• 86. There is no progeny reported of the warriors, Sétga, Gosten, Sobairche, and Suirge. Of Amorgen is Corcu Achrach in Éile, and the Orbraige, and Corcu Airtbinn, and Corcu Airtbi.
  • 87. Éber s. Ír, of him are the progeny of Ollom Fotla and of Rudraige; all the Ulaid are of his progeny. Of his progeny are Conmaicne, Ciarraige, Corcomruad, and Corcu Duibne; Dál Moga Ruith (i.e Fir Maige Féne) and Laigse of Laigin, Arad Chliach and the seven Sogains.
  • 88. As for Érimón, the leader of the expedition, of him is Leth Cuinn, i.e. the four families of Temair—-Conall, Colmán, Eogan, and Aed Sláine. Of him are the three Connachta, and Airgialla, Laigin, and Osraige, the Déssi of Mumu, and the Ernai of Mumu, of whom were the progeny of Deda, as well as Conaire the Great with his children (the men of Alba and of Dál Riata); and the Muscraige, and Corco Baiscinn. And of the Ernai of Mumu are Dál Fiatach, the kings of Ulaid; those are the progeny of Érimón. Of them also are the Fotharta, of whom came Brigit, and Fintan of Cluain Eidnech, Ui Ailella, and IJi Cheocháin. Of the Fotharta are all those. [Those are all the progeny of Érimón].
  • 89. Éber remained in the South [with] thirty ships. These are his leaders—Bile, Míl, Cualu, Blád, Ebliu, Nár, Éber Donn, Éber Finn, Airech, Érannán, Lugaid, Ér, Orba, Ferón, Fergna, Én, Un, Etán, Caicher, Mantán, Fulmán. These are the servitors, of whom each man had a ship; Adar, Aire, Déisse, Dela, Clíu, Mórba, Fea, Life, Femen, Fera.
  • 90. Bile and Míl, of their progeny are all the Gáedil. Cualu and Blad and Ebliu left no progeny, only their names upon important mountains. Nár s. Bile, a quo Ros Náir. No progeny of the warriors is recorded, that is, of Ér, Étán, Caicher, Fulmán, Mantán. Éber Donn and Airech left no children, for they were drowned, as we have said. The four sons of Éber, Ér, Orba, Ferón, Fergna, had no children. They had a half-year in the kingship of Ireland, till Íriel slew them.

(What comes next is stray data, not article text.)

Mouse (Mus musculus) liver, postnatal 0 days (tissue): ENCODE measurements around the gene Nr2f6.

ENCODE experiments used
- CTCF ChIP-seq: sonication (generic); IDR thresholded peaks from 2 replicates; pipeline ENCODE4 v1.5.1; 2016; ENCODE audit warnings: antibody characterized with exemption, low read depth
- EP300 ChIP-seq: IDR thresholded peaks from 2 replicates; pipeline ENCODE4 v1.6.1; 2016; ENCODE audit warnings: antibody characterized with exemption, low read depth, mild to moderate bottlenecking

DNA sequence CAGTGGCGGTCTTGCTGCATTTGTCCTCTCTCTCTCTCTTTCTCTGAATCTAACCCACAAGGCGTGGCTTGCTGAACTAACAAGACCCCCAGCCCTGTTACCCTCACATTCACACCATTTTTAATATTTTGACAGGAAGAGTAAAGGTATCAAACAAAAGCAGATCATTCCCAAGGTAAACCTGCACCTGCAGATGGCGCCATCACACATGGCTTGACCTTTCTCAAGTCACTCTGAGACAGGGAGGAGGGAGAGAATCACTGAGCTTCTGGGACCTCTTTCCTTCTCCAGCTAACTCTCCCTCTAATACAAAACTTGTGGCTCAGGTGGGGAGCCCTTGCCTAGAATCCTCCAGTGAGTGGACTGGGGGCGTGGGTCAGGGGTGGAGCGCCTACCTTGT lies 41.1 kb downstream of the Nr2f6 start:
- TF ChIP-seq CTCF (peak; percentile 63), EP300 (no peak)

• 91. Lugaid s. Íth, five peoples came of him, to wit the family of Dáire Doimthech, namely the five Lugaids—Lugaid Cal, a quo the Calraige of Connachta, Lugaid Corr a quo the Corpraige, Lugaid Corp a quo Dál Coirpre of Cliu ut alii dicunt, Lugaid Oircthe a quo Corcu Oircthi, Lugaid Láeg, a quo Corcu Láegde; of whom was the son of Dairine, Lugaid mac Con. Ailill Ólom it is he who nurtured him; and he could not sleep with any save with Elóir, a hound which Aiiill possessed.
  • 92. As for Éber Finn, of his progeny are Dál Cais, and Dál Cein, and Delbna, and the Northern Déssi, and Dál Moscorb, ut quidam putant; Dál Mathra, hUi Derduib, Cathraige, Éile, and Túath Tuirbi; and the Eoganacht of Caissel, of Áme, of Loch Loin, of Ráithlinn, of Glenn Amain, of Ara, and of Ros Airgit. Those are all the seed of Éber.
  • 93. There was a contention between the sons of Míl concerning the kingship, that is, between Éber and Érimón. Amorgen was brought to them to arbitrate between them, and he said: The heritage of the chief, Donn, to the second, Érimón; and his heritage to Éber after him. But Éher would not accept that–only a division of Ireland. These are the first three judgements that were given among the sons of Míl in Ireland: the judgement that Amorgen gave in Temair, and that decision in Sliab Mis, and the decision that Amorgen gave in Cenn tSáile in Mumu upon the deer and roes and quadrupeds; as the poet said—

There did Amorgen give the judgement

his neighbours conceal it not;

after the battle of Mala, a fame without decay,

between the hosts of the Sons of Mil.


To each of them he apportioned his right,

as they were a-hunting;